The Southwestern Historical Quarterly, Volume 103, July 1999 - April, 2000 Page: 254
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Southwestern Historical Quarterly
E. J. Davis over fellow Republican A. J. Hamilton. Contrary to earlier views, the
percentage of whites who could vote increased with additional registration.
Some fraud or intimidation existed on both sides, with greater loss of votes by
Davis. Hamilton, a moderate, still suffered from apathy by registered Democrats
in areas with no fraud. Issues of race proved stronger than those of class as many
white unionists became postwar Democrats, limiting development of the
In addition to detailed quantitative analysis, Baum employs newspaper and
manuscript sources, as well as the writings of other historians. He provides expla-
nations of his statistical methods, which appear primarily in tables and an appen-
dix and intrude only occasionally into the narrative of events. Thus the writing is
generally clear and the analysis insightful. While some debates on specific events
may continue, this volume joins those by Walter Buenger on secession, James
Marten on the wartime period, and Carl Moneyhon on Reconstruction as the
most valuable studies of Texas politics for the era.
Texas Tech Unzverszty ALwYN BARR
Portraits of Conflict: A Photographzc History of Texas in the Civil War. By Carl
Moneyhon and Bobby Roberts. (Fayetteville: University of Arkansas Press,
1998. Pp. xi+38o. Preface, acknowledgments, photographs, illustrations,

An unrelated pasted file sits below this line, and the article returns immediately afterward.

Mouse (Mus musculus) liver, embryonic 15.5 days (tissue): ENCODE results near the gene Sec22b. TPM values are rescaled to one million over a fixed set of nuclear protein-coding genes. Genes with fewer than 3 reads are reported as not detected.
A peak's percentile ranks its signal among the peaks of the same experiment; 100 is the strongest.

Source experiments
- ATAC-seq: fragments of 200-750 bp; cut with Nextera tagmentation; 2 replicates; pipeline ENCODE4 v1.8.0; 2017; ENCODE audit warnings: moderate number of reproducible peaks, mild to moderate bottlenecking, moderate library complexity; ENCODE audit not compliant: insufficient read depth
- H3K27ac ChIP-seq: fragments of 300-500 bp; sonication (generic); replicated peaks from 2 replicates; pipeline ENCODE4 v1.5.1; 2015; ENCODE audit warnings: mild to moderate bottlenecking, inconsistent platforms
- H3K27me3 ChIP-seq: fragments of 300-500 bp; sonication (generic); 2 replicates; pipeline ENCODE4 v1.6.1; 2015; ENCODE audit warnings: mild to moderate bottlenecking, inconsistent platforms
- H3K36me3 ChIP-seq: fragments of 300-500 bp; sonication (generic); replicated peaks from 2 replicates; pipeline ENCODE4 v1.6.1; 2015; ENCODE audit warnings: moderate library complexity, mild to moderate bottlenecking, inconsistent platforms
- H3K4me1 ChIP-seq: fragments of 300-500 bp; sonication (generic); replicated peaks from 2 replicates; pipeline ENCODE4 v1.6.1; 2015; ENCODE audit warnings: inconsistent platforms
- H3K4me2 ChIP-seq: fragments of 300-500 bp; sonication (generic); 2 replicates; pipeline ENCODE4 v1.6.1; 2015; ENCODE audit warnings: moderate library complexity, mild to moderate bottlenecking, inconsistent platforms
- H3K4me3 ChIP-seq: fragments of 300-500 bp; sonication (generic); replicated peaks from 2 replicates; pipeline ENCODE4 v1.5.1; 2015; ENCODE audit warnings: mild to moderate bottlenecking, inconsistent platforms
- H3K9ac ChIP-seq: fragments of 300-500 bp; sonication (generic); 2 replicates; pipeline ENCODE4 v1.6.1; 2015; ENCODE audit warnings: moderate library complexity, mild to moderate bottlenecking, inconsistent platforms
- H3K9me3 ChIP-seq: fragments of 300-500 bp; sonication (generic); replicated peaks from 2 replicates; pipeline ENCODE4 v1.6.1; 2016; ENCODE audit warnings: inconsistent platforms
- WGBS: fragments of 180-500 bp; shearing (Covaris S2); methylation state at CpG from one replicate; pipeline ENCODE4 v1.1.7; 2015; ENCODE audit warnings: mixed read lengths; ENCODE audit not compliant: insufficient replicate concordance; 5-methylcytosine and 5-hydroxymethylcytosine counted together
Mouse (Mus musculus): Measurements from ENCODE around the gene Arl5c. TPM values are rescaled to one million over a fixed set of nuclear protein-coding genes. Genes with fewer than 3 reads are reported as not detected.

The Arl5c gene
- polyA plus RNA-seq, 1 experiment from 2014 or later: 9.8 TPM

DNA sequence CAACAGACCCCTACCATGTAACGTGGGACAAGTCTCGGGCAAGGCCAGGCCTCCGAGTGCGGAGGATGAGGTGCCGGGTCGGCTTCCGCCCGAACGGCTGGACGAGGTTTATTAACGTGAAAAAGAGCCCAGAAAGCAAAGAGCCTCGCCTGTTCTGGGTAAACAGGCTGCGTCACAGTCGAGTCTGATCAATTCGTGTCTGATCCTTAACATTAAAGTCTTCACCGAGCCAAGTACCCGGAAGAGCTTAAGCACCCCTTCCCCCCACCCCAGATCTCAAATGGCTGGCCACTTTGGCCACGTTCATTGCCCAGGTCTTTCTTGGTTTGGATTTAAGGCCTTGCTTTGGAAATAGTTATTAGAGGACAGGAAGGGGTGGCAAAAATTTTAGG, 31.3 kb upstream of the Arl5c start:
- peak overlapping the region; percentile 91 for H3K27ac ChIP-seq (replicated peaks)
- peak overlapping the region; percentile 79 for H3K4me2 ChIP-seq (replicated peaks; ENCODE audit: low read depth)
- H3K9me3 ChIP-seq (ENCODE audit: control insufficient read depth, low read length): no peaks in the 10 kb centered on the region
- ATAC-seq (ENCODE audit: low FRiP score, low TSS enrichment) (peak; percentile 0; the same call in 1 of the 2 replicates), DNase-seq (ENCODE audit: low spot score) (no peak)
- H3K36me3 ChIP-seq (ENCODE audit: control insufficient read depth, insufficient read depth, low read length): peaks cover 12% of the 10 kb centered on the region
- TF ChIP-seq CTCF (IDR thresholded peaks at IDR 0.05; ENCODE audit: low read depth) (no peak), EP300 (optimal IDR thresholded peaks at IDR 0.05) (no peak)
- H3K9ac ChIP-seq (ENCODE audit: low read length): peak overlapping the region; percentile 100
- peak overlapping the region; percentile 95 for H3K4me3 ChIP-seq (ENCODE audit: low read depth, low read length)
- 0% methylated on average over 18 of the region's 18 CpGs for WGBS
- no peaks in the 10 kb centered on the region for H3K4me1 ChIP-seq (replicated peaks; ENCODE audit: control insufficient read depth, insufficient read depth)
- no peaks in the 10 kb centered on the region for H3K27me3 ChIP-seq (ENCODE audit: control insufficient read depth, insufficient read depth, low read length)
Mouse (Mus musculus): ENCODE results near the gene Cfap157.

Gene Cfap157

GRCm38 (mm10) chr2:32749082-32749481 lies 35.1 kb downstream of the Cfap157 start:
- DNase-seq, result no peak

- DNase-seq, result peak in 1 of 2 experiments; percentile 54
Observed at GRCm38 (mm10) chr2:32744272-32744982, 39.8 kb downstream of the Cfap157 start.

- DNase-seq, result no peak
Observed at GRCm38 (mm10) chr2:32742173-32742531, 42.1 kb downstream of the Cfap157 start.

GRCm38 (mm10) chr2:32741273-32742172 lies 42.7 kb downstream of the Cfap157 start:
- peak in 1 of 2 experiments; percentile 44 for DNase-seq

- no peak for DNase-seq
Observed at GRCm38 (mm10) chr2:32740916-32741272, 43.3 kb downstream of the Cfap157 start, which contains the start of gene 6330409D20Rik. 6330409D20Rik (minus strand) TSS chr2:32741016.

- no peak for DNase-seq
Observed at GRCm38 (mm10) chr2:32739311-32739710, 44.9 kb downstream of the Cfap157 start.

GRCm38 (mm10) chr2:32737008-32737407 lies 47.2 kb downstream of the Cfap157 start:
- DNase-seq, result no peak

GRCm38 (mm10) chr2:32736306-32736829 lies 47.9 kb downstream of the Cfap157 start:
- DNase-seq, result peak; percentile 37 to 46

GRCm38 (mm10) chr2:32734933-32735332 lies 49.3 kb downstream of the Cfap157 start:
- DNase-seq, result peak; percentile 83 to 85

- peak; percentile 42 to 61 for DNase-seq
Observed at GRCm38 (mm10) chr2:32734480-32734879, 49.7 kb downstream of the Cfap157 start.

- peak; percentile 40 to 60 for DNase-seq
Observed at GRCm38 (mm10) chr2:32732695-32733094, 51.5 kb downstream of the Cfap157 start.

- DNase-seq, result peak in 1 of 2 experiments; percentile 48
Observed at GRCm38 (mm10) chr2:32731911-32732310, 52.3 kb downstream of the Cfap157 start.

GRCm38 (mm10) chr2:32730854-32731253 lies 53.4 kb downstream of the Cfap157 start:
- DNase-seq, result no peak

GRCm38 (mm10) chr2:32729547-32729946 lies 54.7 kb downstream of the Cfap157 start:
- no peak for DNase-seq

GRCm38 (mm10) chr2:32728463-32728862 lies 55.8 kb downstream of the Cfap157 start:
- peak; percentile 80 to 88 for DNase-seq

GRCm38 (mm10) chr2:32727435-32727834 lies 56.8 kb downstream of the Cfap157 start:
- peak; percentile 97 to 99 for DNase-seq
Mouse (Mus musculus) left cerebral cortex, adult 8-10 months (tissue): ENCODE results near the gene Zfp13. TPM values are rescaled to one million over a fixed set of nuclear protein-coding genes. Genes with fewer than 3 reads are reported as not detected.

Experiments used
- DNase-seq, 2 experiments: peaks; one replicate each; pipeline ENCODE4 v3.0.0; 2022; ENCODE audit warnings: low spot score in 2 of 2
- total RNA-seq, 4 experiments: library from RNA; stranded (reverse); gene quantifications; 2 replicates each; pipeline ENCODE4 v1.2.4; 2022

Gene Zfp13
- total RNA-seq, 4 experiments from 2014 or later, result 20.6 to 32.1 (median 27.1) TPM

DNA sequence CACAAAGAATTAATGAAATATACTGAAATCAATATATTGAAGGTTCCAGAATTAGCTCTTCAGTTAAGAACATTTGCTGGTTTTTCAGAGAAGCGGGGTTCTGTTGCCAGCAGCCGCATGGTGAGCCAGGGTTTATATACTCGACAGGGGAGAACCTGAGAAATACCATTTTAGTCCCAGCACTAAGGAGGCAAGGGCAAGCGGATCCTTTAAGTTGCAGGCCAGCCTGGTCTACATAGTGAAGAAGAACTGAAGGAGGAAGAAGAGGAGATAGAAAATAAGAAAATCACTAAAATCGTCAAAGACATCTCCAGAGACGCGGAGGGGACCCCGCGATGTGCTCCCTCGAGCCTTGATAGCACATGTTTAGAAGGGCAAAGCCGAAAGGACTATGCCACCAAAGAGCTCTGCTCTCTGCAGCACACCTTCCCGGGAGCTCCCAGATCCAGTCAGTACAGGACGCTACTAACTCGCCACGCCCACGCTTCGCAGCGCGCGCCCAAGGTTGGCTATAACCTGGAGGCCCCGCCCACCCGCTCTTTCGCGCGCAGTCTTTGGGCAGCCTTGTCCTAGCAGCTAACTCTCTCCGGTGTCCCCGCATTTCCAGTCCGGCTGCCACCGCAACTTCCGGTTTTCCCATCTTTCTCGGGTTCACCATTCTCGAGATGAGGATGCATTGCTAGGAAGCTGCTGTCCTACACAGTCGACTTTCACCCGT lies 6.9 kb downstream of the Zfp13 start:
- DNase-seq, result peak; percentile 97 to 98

appendix, notes, bibliography, index. ISBN 1-55728-533-0. $75.00, cloth).
This is a work that anyone interested in the role of Texas and Texans in the
American Civil War will want to own. The seventh in a series of photographic
histories of each of the Confederate States, this handsome volume contains 250
photographs of individuals and places associated with Texas's participation in
the war. While most of the photographs are of Texans, both civilians and mili-
tary personnel, the authors/compilers have also included images of Union sol-
diers (such as Kit Carson, John P. Slough, and William B. Franklin) who were
either in Texas or opposed Lone Star units in battle. In making their selections
the authors/compilers have struck a good balance between the famous and the
less well-known individuals. They have also maintained a balance between pho-
tographs of individuals from well-known Texas regiments (such as Hood's
Brigade, Terry's Rangers, Cranbury's Brigade) and those units (such as the
Eleventh Texas Cavalry, the Thirteenth Texas Infantry, and the Second Texas
Cavalry-Union) whose campaigns have received less attention.
In a thoughtful opening essay the authors describe the state of photography at
the time of the Civil War, noting the four major photographic techniques com-
mon at the time and identifying the photogaphers practicing their art in Texas
in the late antebellum period. While the authors point out that Texas photogra-
phers never produced the quantity of work achieved by colleagues elsewhere,
they conclude that Texans nevertheless left a rich legacy in visual presentation.
This legacy is shown clearly by the photographs reproduced in this volume.
Utilizing various collections, including those in the Harold B. Simpson
Confederate Research Center, the Texas State Archives, the University of Texas
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Texas State Historical Association. The Southwestern Historical Quarterly, Volume 103, July 1999 - April, 2000, periodical, 2000; Austin, Texas. (texashistory.unt.edu/ark:/67531/metapth101220/m1/290/?rotate=90: accessed July 22, 2017), University of North Texas Libraries, The Portal to Texas History, texashistory.unt.edu; crediting Texas State Historical Association.